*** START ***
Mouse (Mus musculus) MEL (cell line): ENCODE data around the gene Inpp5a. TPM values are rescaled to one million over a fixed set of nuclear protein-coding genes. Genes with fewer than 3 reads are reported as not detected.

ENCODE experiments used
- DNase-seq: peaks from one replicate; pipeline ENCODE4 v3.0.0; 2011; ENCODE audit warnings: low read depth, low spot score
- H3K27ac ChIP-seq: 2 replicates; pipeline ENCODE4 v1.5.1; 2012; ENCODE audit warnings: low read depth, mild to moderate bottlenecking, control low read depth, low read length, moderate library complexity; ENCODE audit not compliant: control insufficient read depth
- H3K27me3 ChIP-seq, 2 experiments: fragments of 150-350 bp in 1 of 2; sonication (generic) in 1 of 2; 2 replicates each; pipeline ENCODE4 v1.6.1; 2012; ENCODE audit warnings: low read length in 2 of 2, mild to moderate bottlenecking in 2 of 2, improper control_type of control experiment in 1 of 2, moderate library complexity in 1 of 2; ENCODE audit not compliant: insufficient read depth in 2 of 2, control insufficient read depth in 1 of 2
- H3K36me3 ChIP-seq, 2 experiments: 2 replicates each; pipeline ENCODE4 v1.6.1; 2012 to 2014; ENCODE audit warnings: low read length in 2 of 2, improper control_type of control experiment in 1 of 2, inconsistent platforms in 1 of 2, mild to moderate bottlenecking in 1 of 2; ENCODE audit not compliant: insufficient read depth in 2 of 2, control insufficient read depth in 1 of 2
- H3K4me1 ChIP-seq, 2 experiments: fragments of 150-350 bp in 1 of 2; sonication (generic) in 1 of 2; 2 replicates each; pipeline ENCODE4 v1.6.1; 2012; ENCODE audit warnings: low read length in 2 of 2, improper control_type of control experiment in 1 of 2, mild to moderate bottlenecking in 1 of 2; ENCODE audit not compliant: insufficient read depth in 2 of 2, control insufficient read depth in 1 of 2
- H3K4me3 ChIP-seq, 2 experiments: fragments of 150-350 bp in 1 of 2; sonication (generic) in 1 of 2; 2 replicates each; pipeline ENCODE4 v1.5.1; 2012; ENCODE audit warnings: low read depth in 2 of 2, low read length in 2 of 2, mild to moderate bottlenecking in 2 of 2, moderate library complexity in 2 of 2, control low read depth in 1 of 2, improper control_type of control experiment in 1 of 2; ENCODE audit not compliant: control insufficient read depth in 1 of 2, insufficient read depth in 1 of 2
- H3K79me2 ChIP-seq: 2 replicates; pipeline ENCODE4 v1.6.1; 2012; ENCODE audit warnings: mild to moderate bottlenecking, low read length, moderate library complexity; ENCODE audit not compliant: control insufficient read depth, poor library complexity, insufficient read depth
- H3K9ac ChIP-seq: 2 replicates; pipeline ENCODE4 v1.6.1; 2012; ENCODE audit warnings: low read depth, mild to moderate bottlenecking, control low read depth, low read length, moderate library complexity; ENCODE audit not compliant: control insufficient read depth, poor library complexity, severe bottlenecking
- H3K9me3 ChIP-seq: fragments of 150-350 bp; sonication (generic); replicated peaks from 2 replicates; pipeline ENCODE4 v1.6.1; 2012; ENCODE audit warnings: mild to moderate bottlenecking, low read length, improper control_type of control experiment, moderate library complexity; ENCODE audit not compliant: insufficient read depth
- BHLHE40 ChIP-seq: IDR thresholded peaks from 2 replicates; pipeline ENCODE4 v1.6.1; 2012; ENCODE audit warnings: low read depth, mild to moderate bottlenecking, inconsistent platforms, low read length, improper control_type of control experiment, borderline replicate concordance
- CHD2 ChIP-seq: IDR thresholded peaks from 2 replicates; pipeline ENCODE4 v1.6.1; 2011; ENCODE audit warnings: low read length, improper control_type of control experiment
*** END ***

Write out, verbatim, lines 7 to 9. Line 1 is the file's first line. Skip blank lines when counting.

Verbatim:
- H3K4me1 ChIP-seq, 2 experiments: fragments of 150-350 bp in 1 of 2; sonication (generic) in 1 of 2; 2 replicates each; pipeline ENCODE4 v1.6.1; 2012; ENCODE audit warnings: low read length in 2 of 2, improper control_type of control experiment in 1 of 2, mild to moderate bottlenecking in 1 of 2; ENCODE audit not compliant: insufficient read depth in 2 of 2, control insufficient read depth in 1 of 2
- H3K4me3 ChIP-seq, 2 experiments: fragments of 150-350 bp in 1 of 2; sonication (generic) in 1 of 2; 2 replicates each; pipeline ENCODE4 v1.5.1; 2012; ENCODE audit warnings: low read depth in 2 of 2, low read length in 2 of 2, mild to moderate bottlenecking in 2 of 2, moderate library complexity in 2 of 2, control low read depth in 1 of 2, improper control_type of control experiment in 1 of 2; ENCODE audit not compliant: control insufficient read depth in 1 of 2, insufficient read depth in 1 of 2
- H3K79me2 ChIP-seq: 2 replicates; pipeline ENCODE4 v1.6.1; 2012; ENCODE audit warnings: mild to moderate bottlenecking, low read length, moderate library complexity; ENCODE audit not compliant: control insufficient read depth, poor library complexity, insufficient read depth